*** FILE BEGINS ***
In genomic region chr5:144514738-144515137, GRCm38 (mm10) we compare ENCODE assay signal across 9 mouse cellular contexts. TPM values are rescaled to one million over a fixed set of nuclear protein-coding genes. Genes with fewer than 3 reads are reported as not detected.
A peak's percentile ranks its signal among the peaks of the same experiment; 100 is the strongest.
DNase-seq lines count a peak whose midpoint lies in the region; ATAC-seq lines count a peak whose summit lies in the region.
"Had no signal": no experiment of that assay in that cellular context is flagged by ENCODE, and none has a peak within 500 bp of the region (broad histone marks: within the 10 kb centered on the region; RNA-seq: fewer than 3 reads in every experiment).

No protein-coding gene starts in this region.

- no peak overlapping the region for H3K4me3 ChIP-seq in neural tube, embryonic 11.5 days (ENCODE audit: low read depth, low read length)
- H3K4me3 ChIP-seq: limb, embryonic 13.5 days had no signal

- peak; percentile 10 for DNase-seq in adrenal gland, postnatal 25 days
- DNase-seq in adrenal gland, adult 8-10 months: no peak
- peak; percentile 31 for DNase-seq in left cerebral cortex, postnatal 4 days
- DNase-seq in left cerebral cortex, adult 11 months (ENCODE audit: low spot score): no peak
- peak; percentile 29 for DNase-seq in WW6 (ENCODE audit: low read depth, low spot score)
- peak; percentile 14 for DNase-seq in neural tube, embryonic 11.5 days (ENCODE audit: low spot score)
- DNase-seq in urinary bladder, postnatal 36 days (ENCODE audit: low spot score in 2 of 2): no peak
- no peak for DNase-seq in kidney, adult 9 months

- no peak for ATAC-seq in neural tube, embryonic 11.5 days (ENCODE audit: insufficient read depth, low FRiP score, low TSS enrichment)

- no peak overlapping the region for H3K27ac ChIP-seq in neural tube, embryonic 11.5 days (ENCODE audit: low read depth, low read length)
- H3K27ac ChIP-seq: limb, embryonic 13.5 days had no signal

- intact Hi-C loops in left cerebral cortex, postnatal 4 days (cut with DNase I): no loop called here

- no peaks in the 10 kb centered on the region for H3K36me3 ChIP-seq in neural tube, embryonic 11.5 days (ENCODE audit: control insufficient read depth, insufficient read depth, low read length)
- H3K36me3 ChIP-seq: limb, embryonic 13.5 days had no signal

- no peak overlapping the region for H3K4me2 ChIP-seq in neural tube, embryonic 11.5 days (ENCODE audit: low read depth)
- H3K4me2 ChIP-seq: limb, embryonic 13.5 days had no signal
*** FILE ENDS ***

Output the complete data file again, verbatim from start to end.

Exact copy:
In genomic region chr5:144514738-144515137, GRCm38 (mm10) we compare ENCODE assay signal across 9 mouse cellular contexts. TPM values are rescaled to one million over a fixed set of nuclear protein-coding genes. Genes with fewer than 3 reads are reported as not detected.
A peak's percentile ranks its signal among the peaks of the same experiment; 100 is the strongest.
DNase-seq lines count a peak whose midpoint lies in the region; ATAC-seq lines count a peak whose summit lies in the region.
"Had no signal": no experiment of that assay in that cellular context is flagged by ENCODE, and none has a peak within 500 bp of the region (broad histone marks: within the 10 kb centered on the region; RNA-seq: fewer than 3 reads in every experiment).

No protein-coding gene starts in this region.

- no peak overlapping the region for H3K4me3 ChIP-seq in neural tube, embryonic 11.5 days (ENCODE audit: low read depth, low read length)
- H3K4me3 ChIP-seq: limb, embryonic 13.5 days had no signal

- peak; percentile 10 for DNase-seq in adrenal gland, postnatal 25 days
- DNase-seq in adrenal gland, adult 8-10 months: no peak
- peak; percentile 31 for DNase-seq in left cerebral cortex, postnatal 4 days
- DNase-seq in left cerebral cortex, adult 11 months (ENCODE audit: low spot score): no peak
- peak; percentile 29 for DNase-seq in WW6 (ENCODE audit: low read depth, low spot score)
- peak; percentile 14 for DNase-seq in neural tube, embryonic 11.5 days (ENCODE audit: low spot score)
- DNase-seq in urinary bladder, postnatal 36 days (ENCODE audit: low spot score in 2 of 2): no peak
- no peak for DNase-seq in kidney, adult 9 months

- no peak for ATAC-seq in neural tube, embryonic 11.5 days (ENCODE audit: insufficient read depth, low FRiP score, low TSS enrichment)

- no peak overlapping the region for H3K27ac ChIP-seq in neural tube, embryonic 11.5 days (ENCODE audit: low read depth, low read length)
- H3K27ac ChIP-seq: limb, embryonic 13.5 days had no signal

- intact Hi-C loops in left cerebral cortex, postnatal 4 days (cut with DNase I): no loop called here

- no peaks in the 10 kb centered on the region for H3K36me3 ChIP-seq in neural tube, embryonic 11.5 days (ENCODE audit: control insufficient read depth, insufficient read depth, low read length)
- H3K36me3 ChIP-seq: limb, embryonic 13.5 days had no signal

- no peak overlapping the region for H3K4me2 ChIP-seq in neural tube, embryonic 11.5 days (ENCODE audit: low read depth)
- H3K4me2 ChIP-seq: limb, embryonic 13.5 days had no signal